Garnets are a group of silicate minerals that have been used since the Bronze AgeGarnets-All Colors-EthanAdeline as gemstones and abrasives. All species of garnets possess similar physical properties and crystal forms, but differ in chemical composition. The different species are pyrope, almandine, spessartine, grossular, uvarovite and andradite.  Garnets can even exhibit the color-change phenomenon similar to the rare gemstone alexandrite.
Color: virtually all colors, blue very rare  Mohs scale hardness: 6.5–7.5
Other characteristicsvariable magnetic attraction Birthstone Month: January

Red garnets have a long history, but modern gem buyers can pick from a rich palette of garnet colors: greens, oranges, pinkish oranges, deeply saturated purplish reds, and even some blues. Red garnet is one of the most common and widespread of gems. But not all garnets are as abundant as the red ones.

AndraditeGarnet-EthanAdeline             Almandine Garnet-EthanAdeline         GrossularGarnet-EthanAdeline         tsavorite Garnet-EthanAdeline

Andradite Garnet      Almandine Garnet      Grossular Garnet    Tsavorite Garnet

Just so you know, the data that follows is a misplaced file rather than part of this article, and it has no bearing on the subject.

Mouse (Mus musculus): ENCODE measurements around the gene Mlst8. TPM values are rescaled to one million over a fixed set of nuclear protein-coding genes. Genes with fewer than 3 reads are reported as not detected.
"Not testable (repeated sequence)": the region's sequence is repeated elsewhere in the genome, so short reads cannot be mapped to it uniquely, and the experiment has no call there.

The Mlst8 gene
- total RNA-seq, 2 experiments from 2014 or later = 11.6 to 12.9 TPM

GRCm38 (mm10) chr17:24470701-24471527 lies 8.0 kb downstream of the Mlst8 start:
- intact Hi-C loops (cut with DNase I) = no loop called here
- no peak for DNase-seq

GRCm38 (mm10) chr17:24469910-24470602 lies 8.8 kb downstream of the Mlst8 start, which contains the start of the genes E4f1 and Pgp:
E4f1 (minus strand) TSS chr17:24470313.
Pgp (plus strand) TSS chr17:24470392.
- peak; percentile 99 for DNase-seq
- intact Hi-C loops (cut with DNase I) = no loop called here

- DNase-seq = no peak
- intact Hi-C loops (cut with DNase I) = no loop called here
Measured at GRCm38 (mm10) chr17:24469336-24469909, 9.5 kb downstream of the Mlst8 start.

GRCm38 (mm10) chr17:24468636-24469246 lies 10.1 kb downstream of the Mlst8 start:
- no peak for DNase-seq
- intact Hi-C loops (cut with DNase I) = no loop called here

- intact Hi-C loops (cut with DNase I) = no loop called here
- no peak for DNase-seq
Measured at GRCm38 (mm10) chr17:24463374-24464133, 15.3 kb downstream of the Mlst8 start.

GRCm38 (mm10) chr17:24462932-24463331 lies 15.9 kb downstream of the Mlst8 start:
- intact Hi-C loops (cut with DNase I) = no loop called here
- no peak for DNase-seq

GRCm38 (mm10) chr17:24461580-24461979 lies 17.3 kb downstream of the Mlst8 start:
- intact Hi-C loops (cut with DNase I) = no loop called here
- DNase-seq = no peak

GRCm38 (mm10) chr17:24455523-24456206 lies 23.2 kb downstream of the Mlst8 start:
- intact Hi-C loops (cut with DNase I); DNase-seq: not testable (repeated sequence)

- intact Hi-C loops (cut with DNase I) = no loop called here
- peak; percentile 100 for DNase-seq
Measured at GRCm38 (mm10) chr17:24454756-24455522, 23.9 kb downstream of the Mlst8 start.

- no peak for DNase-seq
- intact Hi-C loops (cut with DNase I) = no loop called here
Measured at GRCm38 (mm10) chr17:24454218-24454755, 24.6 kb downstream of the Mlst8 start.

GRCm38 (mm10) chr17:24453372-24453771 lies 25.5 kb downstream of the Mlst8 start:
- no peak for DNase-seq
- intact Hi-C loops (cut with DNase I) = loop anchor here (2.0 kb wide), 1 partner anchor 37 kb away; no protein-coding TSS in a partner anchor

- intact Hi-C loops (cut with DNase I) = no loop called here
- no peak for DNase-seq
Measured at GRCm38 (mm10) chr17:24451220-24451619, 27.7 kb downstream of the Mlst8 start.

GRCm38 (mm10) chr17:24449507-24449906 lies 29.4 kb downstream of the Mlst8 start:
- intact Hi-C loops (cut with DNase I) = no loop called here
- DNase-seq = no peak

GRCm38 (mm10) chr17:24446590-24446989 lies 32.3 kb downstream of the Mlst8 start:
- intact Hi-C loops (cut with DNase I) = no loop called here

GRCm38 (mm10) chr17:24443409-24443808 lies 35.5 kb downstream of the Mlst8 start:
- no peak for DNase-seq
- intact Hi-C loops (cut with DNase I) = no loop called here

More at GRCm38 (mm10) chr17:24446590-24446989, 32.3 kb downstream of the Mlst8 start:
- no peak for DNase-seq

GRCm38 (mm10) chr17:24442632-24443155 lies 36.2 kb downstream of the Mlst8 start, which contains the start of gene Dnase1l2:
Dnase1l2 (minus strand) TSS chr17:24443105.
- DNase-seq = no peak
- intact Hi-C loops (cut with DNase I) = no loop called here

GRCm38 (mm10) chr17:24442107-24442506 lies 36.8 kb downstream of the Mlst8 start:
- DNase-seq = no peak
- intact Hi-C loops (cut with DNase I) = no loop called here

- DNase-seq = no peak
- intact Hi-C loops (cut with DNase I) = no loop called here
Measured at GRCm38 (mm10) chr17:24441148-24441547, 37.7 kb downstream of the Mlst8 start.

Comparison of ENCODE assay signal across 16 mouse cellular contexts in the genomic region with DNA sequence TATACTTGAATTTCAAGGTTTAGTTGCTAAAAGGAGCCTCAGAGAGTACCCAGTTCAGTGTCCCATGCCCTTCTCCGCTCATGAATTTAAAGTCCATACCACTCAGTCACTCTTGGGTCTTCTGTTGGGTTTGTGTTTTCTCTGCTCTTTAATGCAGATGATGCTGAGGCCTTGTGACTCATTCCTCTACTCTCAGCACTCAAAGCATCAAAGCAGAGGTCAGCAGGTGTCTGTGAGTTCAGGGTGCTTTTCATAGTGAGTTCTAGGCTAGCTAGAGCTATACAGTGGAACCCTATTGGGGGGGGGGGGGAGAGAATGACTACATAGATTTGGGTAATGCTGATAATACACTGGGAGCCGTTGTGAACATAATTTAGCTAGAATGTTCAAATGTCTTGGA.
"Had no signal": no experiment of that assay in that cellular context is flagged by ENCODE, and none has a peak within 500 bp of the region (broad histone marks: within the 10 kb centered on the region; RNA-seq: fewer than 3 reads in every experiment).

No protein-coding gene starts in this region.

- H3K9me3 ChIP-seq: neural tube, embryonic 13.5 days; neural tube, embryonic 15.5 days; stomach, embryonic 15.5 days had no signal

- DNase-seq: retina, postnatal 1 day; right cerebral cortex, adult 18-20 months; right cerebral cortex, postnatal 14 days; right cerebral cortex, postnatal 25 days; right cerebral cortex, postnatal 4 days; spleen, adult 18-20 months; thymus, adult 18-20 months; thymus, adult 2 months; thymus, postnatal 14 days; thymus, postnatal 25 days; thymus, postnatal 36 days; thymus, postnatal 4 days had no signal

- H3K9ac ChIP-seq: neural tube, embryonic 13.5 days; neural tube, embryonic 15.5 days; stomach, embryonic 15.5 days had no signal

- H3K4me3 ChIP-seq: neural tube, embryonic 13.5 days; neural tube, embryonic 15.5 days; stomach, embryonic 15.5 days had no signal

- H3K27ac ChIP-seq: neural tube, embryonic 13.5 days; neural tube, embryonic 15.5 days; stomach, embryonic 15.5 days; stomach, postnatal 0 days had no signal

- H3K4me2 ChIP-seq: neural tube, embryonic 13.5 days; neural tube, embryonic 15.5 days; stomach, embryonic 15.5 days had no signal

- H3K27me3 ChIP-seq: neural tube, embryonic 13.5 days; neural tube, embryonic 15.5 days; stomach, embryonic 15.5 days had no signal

Demantoid Garnet-EthanAdeline           SpessartineGarnet-EthanAdeline                 Rhodolite Garnet-EthanAdeline

Demantoid Garnet                          Spessartine  Garnet             Rhodolite Garnet

Thousands of years ago, red garnet necklaces adorned the necks of Egypt’s pharaohs, and were entombed with their mummified corpses as prized possessions for the afterlife. In ancient Rome, signet rings with carved garnets were used to stamp the wax that secured important documents. The term carbuncle was often used in ancient times to refer to red garnets, although it was used for almost any red stone. Carbuncle was thought to be one of the four precious stones given to King Solomon by God. Centuries later, in Roman scholar Pliny’s time (23 to 79 AD), red garnets were among the most widely traded gems. In the Middle Ages (about 475 to 1450 AD), red garnet was favored by clergy and nobility.